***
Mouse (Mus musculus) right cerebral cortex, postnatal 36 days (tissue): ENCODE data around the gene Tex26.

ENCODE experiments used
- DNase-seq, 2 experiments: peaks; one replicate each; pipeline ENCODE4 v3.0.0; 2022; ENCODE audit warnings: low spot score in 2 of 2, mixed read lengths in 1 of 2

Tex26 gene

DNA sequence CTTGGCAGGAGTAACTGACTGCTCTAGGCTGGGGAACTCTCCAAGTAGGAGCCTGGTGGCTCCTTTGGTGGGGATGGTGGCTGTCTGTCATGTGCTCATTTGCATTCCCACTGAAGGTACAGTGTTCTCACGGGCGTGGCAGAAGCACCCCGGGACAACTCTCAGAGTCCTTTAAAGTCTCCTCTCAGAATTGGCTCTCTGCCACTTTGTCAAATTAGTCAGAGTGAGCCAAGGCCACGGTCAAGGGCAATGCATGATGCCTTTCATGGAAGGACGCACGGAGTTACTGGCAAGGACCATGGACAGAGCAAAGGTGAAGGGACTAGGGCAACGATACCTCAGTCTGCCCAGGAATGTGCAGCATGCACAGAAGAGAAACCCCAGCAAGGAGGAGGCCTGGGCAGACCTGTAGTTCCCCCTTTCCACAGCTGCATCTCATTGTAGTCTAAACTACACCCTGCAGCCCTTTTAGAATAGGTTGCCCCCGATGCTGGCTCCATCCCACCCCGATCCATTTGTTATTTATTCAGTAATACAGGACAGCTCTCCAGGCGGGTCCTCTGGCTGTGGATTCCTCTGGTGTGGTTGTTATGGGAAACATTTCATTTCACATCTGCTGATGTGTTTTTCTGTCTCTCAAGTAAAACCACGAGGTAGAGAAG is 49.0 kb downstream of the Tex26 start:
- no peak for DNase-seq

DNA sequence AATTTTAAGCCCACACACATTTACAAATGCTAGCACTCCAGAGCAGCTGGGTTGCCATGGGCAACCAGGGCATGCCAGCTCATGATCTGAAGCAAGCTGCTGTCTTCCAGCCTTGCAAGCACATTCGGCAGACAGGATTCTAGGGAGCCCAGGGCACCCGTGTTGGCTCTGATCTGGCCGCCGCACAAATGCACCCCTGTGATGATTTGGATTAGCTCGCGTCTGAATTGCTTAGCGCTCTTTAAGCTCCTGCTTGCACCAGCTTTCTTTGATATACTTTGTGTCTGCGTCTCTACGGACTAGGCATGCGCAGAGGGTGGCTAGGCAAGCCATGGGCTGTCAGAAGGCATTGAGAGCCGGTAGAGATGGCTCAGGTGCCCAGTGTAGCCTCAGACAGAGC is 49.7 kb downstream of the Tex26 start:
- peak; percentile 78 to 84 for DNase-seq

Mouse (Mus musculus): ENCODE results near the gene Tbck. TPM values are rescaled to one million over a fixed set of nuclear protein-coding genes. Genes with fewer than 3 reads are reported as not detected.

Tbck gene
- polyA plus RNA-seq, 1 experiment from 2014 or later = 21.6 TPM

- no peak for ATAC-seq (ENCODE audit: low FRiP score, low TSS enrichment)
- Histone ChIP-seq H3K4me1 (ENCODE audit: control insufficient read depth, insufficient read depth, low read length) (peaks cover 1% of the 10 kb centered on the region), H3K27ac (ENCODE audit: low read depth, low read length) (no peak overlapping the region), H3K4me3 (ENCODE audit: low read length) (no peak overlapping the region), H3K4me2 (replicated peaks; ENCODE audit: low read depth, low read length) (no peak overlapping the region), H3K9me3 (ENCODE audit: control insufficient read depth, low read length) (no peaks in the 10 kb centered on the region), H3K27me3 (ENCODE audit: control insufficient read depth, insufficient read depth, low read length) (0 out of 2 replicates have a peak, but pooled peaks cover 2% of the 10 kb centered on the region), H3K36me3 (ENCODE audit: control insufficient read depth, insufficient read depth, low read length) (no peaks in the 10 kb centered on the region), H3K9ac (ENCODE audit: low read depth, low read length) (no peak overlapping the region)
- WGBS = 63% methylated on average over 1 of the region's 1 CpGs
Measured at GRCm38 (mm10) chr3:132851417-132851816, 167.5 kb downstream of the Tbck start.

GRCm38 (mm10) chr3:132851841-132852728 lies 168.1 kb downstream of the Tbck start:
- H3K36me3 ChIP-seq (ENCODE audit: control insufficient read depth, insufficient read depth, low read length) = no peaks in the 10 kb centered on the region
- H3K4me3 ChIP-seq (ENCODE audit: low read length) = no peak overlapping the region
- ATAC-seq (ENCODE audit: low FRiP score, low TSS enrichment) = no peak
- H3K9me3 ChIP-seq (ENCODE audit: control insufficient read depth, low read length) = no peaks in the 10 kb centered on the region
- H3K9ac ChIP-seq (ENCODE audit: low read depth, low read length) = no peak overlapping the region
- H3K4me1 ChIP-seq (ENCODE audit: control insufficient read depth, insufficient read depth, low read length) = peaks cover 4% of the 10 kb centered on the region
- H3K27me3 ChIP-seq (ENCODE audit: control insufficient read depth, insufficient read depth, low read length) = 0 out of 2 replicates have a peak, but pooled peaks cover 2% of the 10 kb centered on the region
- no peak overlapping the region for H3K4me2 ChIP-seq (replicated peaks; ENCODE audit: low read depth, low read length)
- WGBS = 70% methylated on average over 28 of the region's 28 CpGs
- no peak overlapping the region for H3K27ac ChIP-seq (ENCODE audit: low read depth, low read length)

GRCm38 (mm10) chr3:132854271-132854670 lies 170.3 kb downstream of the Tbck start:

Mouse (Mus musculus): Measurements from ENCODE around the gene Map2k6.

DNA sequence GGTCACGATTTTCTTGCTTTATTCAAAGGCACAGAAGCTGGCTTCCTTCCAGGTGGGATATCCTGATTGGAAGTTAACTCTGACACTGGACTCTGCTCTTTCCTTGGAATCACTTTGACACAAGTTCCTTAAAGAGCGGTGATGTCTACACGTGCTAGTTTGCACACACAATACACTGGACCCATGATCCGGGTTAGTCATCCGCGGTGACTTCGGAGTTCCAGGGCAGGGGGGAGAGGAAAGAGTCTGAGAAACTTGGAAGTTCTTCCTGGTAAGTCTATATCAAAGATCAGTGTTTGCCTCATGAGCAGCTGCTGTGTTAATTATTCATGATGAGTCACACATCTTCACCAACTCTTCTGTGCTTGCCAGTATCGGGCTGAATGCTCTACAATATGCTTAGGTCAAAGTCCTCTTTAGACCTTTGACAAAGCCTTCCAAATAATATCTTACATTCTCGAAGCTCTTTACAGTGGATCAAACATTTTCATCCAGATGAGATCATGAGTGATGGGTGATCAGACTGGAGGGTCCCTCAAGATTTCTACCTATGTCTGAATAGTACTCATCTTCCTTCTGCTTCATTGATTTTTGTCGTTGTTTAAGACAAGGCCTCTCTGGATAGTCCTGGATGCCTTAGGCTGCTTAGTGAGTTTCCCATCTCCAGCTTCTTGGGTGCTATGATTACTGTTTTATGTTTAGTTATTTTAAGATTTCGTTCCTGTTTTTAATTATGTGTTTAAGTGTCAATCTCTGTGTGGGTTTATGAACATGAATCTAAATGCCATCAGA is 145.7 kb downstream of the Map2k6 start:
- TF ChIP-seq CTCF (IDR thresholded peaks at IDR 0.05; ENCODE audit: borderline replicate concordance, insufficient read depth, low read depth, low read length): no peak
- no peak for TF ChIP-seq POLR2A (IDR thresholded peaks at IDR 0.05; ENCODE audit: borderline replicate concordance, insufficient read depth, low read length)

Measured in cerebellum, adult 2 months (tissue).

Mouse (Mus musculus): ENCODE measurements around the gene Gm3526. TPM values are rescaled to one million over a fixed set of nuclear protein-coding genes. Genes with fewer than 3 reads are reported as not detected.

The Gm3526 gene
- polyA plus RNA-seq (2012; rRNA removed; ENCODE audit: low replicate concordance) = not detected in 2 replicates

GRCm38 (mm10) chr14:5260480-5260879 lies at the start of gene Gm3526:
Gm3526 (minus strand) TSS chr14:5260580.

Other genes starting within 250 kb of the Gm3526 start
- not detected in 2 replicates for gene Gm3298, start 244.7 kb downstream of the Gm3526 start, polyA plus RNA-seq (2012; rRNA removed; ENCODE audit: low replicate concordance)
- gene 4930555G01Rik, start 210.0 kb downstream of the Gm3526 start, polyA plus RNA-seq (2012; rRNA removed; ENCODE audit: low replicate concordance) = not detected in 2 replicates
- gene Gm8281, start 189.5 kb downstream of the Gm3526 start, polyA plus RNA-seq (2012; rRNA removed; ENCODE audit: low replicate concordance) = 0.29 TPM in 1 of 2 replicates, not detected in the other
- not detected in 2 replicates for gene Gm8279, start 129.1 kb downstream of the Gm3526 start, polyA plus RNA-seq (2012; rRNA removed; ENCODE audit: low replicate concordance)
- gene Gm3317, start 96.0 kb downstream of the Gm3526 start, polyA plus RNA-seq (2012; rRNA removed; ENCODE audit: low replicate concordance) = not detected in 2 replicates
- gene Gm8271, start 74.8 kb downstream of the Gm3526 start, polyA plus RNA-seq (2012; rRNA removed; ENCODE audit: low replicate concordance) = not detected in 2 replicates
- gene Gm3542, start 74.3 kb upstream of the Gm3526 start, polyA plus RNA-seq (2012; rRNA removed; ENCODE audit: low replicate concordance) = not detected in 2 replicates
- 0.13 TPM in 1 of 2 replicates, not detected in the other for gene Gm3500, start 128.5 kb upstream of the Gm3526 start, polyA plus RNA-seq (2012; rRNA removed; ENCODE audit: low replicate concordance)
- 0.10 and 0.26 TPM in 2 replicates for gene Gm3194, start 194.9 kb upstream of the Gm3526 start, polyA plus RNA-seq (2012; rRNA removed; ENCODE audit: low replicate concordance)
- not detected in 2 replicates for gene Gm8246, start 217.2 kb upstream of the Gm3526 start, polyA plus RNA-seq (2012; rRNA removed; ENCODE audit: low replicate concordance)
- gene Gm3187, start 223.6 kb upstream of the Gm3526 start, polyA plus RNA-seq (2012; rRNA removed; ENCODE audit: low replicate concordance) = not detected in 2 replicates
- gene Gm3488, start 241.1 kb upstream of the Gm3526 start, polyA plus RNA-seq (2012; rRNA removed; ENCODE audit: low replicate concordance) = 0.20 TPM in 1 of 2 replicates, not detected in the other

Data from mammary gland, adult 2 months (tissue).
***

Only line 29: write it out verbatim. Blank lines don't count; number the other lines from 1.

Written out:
DNA sequence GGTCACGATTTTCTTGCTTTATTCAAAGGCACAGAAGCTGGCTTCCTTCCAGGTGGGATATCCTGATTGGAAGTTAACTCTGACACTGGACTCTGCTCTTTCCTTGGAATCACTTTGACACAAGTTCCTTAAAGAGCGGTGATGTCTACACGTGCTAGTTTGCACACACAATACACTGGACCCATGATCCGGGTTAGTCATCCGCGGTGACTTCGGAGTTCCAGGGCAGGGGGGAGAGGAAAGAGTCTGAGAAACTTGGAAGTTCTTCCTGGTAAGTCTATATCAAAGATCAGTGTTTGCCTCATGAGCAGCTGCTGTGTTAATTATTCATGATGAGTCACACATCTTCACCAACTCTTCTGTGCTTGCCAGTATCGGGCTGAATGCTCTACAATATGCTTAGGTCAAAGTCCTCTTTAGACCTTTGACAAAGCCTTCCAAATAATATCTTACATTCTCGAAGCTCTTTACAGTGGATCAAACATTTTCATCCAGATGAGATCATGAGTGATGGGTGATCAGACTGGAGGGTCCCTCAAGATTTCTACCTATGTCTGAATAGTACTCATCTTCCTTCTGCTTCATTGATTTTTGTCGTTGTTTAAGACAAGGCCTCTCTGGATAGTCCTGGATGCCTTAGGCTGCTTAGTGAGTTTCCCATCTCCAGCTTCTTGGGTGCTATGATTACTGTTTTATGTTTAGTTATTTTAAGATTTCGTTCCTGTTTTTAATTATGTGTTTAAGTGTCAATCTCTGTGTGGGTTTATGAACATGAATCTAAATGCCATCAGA is 145.7 kb downstream of the Map2k6 start: